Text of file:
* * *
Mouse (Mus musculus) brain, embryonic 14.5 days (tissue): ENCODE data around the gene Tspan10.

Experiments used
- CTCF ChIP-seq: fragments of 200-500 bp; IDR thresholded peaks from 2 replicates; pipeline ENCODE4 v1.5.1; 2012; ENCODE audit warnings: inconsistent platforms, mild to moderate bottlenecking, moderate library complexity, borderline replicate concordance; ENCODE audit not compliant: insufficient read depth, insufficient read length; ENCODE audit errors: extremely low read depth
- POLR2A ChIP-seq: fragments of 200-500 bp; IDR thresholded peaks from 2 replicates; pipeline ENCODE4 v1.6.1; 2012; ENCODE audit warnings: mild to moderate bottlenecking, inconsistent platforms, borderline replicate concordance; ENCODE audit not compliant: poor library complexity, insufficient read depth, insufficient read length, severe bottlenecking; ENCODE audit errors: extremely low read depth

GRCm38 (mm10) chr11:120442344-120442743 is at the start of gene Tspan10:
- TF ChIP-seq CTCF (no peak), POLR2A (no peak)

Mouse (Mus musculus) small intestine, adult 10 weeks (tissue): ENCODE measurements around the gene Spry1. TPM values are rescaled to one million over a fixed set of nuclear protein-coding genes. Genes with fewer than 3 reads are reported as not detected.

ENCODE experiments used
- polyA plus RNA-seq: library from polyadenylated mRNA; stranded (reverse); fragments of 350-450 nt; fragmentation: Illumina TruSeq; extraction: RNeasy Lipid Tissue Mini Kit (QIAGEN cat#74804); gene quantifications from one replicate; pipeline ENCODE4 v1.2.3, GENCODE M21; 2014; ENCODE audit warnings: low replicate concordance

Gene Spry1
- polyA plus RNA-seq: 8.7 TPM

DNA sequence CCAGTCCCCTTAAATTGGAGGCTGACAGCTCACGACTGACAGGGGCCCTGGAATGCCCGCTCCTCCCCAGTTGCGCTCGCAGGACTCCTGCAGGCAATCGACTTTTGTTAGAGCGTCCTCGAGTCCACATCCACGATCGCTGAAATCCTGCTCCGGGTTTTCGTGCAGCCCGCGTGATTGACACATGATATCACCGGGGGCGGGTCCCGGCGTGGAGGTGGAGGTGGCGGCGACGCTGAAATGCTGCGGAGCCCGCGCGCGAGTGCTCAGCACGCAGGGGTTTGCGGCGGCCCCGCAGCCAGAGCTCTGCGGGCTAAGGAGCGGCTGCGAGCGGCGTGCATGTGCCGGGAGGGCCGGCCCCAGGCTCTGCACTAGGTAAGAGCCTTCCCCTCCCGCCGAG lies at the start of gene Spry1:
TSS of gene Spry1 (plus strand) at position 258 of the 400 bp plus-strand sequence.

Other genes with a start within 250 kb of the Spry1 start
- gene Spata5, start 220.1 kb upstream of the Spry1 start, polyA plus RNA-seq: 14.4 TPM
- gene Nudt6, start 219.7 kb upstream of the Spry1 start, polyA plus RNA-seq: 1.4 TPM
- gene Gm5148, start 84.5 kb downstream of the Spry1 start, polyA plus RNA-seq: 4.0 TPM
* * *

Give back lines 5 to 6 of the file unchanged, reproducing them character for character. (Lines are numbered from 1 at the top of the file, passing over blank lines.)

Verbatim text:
GRCm38 (mm10) chr11:120442344-120442743 is at the start of gene Tspan10:
- TF ChIP-seq CTCF (no peak), POLR2A (no peak)